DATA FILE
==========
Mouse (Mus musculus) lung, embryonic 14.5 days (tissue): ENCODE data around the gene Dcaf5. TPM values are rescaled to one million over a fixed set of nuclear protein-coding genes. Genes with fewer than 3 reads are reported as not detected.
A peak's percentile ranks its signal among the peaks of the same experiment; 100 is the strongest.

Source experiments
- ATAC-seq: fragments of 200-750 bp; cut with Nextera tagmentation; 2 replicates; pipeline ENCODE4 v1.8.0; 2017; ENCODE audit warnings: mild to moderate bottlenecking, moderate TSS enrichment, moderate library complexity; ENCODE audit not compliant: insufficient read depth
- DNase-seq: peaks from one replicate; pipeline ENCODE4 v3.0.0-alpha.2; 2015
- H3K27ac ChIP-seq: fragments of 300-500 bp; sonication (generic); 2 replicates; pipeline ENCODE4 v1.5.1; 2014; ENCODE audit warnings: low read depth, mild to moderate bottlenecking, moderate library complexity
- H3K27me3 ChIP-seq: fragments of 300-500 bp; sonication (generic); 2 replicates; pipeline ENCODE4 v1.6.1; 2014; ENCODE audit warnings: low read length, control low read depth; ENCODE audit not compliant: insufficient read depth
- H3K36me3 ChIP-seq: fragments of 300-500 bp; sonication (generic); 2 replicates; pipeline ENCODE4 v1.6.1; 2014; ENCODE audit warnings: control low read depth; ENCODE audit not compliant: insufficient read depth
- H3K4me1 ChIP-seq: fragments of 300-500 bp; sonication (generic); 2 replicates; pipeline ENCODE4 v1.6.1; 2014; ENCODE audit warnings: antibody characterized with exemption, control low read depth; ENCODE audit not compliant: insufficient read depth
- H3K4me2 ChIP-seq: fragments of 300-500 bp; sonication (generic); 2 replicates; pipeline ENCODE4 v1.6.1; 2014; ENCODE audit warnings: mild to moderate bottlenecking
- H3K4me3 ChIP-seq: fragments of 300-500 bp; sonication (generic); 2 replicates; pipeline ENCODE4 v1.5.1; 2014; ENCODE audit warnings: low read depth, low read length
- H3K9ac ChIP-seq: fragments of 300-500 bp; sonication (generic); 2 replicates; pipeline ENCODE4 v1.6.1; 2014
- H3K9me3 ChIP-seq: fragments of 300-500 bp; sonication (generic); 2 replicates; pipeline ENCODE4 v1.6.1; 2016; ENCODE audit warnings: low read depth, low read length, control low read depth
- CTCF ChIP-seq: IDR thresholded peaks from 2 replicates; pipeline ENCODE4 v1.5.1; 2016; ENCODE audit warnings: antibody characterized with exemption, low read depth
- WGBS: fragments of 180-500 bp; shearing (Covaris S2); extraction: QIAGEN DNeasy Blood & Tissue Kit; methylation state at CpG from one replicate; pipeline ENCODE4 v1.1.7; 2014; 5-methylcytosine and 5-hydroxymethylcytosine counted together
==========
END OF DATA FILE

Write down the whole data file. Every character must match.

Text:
Mouse (Mus musculus) lung, embryonic 14.5 days (tissue): ENCODE data around the gene Dcaf5. TPM values are rescaled to one million over a fixed set of nuclear protein-coding genes. Genes with fewer than 3 reads are reported as not detected.
A peak's percentile ranks its signal among the peaks of the same experiment; 100 is the strongest.

Source experiments
- ATAC-seq: fragments of 200-750 bp; cut with Nextera tagmentation; 2 replicates; pipeline ENCODE4 v1.8.0; 2017; ENCODE audit warnings: mild to moderate bottlenecking, moderate TSS enrichment, moderate library complexity; ENCODE audit not compliant: insufficient read depth
- DNase-seq: peaks from one replicate; pipeline ENCODE4 v3.0.0-alpha.2; 2015
- H3K27ac ChIP-seq: fragments of 300-500 bp; sonication (generic); 2 replicates; pipeline ENCODE4 v1.5.1; 2014; ENCODE audit warnings: low read depth, mild to moderate bottlenecking, moderate library complexity
- H3K27me3 ChIP-seq: fragments of 300-500 bp; sonication (generic); 2 replicates; pipeline ENCODE4 v1.6.1; 2014; ENCODE audit warnings: low read length, control low read depth; ENCODE audit not compliant: insufficient read depth
- H3K36me3 ChIP-seq: fragments of 300-500 bp; sonication (generic); 2 replicates; pipeline ENCODE4 v1.6.1; 2014; ENCODE audit warnings: control low read depth; ENCODE audit not compliant: insufficient read depth
- H3K4me1 ChIP-seq: fragments of 300-500 bp; sonication (generic); 2 replicates; pipeline ENCODE4 v1.6.1; 2014; ENCODE audit warnings: antibody characterized with exemption, control low read depth; ENCODE audit not compliant: insufficient read depth
- H3K4me2 ChIP-seq: fragments of 300-500 bp; sonication (generic); 2 replicates; pipeline ENCODE4 v1.6.1; 2014; ENCODE audit warnings: mild to moderate bottlenecking
- H3K4me3 ChIP-seq: fragments of 300-500 bp; sonication (generic); 2 replicates; pipeline ENCODE4 v1.5.1; 2014; ENCODE audit warnings: low read depth, low read length
- H3K9ac ChIP-seq: fragments of 300-500 bp; sonication (generic); 2 replicates; pipeline ENCODE4 v1.6.1; 2014
- H3K9me3 ChIP-seq: fragments of 300-500 bp; sonication (generic); 2 replicates; pipeline ENCODE4 v1.6.1; 2016; ENCODE audit warnings: low read depth, low read length, control low read depth
- CTCF ChIP-seq: IDR thresholded peaks from 2 replicates; pipeline ENCODE4 v1.5.1; 2016; ENCODE audit warnings: antibody characterized with exemption, low read depth
- WGBS: fragments of 180-500 bp; shearing (Covaris S2); extraction: QIAGEN DNeasy Blood & Tissue Kit; methylation state at CpG from one replicate; pipeline ENCODE4 v1.1.7; 2014; 5-methylcytosine and 5-hydroxymethylcytosine counted together